Try record looms as England eye Hong Kong Sevens boost

Frederick ATTEWILL
Dan Norton of England heads into the annual showpiece of sevens rugby in Hong Kong with 244 tries

Try-machine Dan Norton has a world record in his sights as England seek a long-awaited victory at this week's Hong Kong Sevens to close the gap on series leaders South Africa.

The 28-year-old wing heads into the annual showpiece of sevens rugby level on 244 tries with Kenya's Collins Injera, and vying to seize sole ownership of the all-time record for sevens tries.

England coach Simon Amor, who led Great Britain to Olympic silver in Rio last year, was full of praise for Norton, a career sevens specialist, as the milestone approaches.

"Players like Dan, they really set the world on fire and it makes the game so exciting to watch," Amor said.

"They're fundamental to growing the game so it's great to have all these superstars out there."

Norton, who made his England debut in 2009, also starred in Britain's Olympic campaign last year, when they lost in the final to a rampant Fiji.

"Certainly one of the key aspects of Dan Norton is that he is quick -- which helps because he is a winger -- and he's got wonderful feet," Amor said.

"I still think there are improvements to make, which is quite exciting, and he's only 28 so he's got a few more years left."

England haven't won in Hong Kong since 2006, the last in a sequence of four wins in five years during Amor's playing days.

With Hong Kong defending champions Fiji suffering an Olympic hangover, and New Zealand under new management, South Africa lead England by 23 points in the standings after victories in Dubai, Wellington, Sydney and Las Vegas.

Amor dismissed suggestions England were favourites despite a string of injuries suffered by South Africa, whose coach Neil Powell remained upbeat as they seek their first win in Hong Kong.

- Tietjens 'loving' Samoa -

Diminutive wing Selvyn Davids will make his debut in place of Rosco Speckman, who was ruled out with a hamstring injury, but South Africa welcome back powerful forward and Olympic bronze medallist Tim Agaba after 12 weeks off with an ankle injury.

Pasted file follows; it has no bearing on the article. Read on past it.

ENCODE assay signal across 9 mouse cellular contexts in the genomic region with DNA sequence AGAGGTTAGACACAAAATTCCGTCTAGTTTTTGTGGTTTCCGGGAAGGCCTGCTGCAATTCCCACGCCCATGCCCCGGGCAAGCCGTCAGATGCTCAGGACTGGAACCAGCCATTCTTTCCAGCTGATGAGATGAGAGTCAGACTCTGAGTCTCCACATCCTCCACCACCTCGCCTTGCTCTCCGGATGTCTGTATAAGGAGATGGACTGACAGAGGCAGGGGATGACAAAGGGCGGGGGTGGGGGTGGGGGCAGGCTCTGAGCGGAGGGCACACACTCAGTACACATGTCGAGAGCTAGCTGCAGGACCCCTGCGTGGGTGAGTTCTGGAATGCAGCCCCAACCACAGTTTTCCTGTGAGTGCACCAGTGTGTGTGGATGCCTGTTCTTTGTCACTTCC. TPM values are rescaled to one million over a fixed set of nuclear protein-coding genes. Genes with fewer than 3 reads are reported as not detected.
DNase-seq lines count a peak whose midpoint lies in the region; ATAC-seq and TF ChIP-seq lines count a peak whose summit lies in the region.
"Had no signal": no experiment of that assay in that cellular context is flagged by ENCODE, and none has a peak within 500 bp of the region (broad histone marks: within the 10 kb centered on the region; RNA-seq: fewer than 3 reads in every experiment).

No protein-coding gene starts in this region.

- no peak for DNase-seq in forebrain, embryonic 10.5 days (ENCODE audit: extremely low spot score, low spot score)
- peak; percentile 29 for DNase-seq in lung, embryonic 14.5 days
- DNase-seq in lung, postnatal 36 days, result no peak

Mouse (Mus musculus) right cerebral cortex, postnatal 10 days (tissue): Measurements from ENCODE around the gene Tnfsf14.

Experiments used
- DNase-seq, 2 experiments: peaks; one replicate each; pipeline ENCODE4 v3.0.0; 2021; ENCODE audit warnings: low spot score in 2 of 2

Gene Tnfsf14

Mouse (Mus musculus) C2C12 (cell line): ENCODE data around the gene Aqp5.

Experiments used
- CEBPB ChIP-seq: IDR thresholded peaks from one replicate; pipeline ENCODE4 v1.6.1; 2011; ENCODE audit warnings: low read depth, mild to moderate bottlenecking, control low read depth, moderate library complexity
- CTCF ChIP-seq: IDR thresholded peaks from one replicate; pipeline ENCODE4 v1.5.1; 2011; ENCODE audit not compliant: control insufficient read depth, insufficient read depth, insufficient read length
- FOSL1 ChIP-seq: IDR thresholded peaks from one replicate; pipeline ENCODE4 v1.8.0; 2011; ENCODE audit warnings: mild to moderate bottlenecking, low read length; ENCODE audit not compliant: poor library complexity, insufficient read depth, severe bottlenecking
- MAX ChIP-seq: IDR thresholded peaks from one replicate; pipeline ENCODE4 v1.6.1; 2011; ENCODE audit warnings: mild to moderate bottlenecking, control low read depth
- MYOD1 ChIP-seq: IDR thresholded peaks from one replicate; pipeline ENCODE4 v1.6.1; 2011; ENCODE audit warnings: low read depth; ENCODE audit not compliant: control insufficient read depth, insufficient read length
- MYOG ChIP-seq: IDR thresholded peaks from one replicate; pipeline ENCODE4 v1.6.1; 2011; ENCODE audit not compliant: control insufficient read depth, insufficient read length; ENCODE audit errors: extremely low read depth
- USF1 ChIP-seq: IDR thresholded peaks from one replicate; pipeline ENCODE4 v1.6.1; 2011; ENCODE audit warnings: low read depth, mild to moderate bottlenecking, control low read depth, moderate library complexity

"Even though we have a few injuries, and lost some key players, we can still have a good mix of experience and some youngsters in the squad and having Tim Agaba back will bring some physicality to our team as well," Powell said.

"He might make one or two mistakes because of the rustiness but I'm happy to have him back."

Reigning series and Olympic champions Fiji will seek their first trophy of the season in Hong Kong, where they have won a record 16 times, as they rebuild under new coach Gareth Baber.

Fellow Pacific islanders Samoa also have a new coach in Kiwi veteran Gordon Tietjens, who shifted allegiances after 22 years and 12 world series titles with New Zealand.

Tietjens admitted he was heading "into the unknown" with 13th-placed Samoa, but said he had selected an experienced squad to take on big guns England and Australia in Pool A.

"It's exciting times -- totally different to what I was coaching before, but it's unbelievable how respectful the players are, and it's certainly a culture I'm loving at the moment," Tietjens said.

South Africa will play France, Canada and Injera's Kenya in Pool B, while Fiji and New Zealand are bracketed in a tough Pool C also including Wales and Japan.